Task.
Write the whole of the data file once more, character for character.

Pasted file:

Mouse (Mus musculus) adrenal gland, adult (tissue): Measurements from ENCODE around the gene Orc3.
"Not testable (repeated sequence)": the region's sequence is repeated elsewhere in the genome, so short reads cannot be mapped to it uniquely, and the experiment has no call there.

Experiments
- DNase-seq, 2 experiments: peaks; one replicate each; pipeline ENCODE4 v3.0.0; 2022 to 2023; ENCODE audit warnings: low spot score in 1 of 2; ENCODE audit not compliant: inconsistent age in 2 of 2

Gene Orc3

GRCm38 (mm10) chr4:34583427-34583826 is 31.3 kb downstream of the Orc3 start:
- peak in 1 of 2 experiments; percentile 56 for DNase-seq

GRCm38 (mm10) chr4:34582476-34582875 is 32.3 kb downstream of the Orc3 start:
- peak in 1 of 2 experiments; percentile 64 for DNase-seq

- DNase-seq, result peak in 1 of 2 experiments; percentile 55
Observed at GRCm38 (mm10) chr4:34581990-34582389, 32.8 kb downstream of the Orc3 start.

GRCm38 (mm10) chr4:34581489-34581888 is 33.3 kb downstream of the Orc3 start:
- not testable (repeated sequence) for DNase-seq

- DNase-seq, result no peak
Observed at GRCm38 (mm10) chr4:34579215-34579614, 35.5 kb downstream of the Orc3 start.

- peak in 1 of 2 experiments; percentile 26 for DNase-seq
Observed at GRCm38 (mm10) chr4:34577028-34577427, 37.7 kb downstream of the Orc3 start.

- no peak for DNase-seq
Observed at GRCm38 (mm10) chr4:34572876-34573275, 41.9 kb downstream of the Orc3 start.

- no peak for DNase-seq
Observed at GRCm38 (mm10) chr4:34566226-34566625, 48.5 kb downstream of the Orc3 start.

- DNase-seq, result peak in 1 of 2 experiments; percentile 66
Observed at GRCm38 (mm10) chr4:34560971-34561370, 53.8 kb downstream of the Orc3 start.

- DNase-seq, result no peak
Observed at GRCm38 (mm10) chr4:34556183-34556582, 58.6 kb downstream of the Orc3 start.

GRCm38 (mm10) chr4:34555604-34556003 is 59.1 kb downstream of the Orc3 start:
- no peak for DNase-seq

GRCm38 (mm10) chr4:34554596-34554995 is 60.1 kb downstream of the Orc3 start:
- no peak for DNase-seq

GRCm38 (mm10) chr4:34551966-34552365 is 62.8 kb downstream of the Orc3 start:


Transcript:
Mouse (Mus musculus) adrenal gland, adult (tissue): Measurements from ENCODE around the gene Orc3.
"Not testable (repeated sequence)": the region's sequence is repeated elsewhere in the genome, so short reads cannot be mapped to it uniquely, and the experiment has no call there.

Experiments
- DNase-seq, 2 experiments: peaks; one replicate each; pipeline ENCODE4 v3.0.0; 2022 to 2023; ENCODE audit warnings: low spot score in 1 of 2; ENCODE audit not compliant: inconsistent age in 2 of 2

Gene Orc3

GRCm38 (mm10) chr4:34583427-34583826 is 31.3 kb downstream of the Orc3 start:
- peak in 1 of 2 experiments; percentile 56 for DNase-seq

GRCm38 (mm10) chr4:34582476-34582875 is 32.3 kb downstream of the Orc3 start:
- peak in 1 of 2 experiments; percentile 64 for DNase-seq

- DNase-seq, result peak in 1 of 2 experiments; percentile 55
Observed at GRCm38 (mm10) chr4:34581990-34582389, 32.8 kb downstream of the Orc3 start.

GRCm38 (mm10) chr4:34581489-34581888 is 33.3 kb downstream of the Orc3 start:
- not testable (repeated sequence) for DNase-seq

- DNase-seq, result no peak
Observed at GRCm38 (mm10) chr4:34579215-34579614, 35.5 kb downstream of the Orc3 start.

- peak in 1 of 2 experiments; percentile 26 for DNase-seq
Observed at GRCm38 (mm10) chr4:34577028-34577427, 37.7 kb downstream of the Orc3 start.

- no peak for DNase-seq
Observed at GRCm38 (mm10) chr4:34572876-34573275, 41.9 kb downstream of the Orc3 start.

- no peak for DNase-seq
Observed at GRCm38 (mm10) chr4:34566226-34566625, 48.5 kb downstream of the Orc3 start.

- DNase-seq, result peak in 1 of 2 experiments; percentile 66
Observed at GRCm38 (mm10) chr4:34560971-34561370, 53.8 kb downstream of the Orc3 start.

- DNase-seq, result no peak
Observed at GRCm38 (mm10) chr4:34556183-34556582, 58.6 kb downstream of the Orc3 start.

GRCm38 (mm10) chr4:34555604-34556003 is 59.1 kb downstream of the Orc3 start:
- no peak for DNase-seq

GRCm38 (mm10) chr4:34554596-34554995 is 60.1 kb downstream of the Orc3 start:
- no peak for DNase-seq

GRCm38 (mm10) chr4:34551966-34552365 is 62.8 kb downstream of the Orc3 start: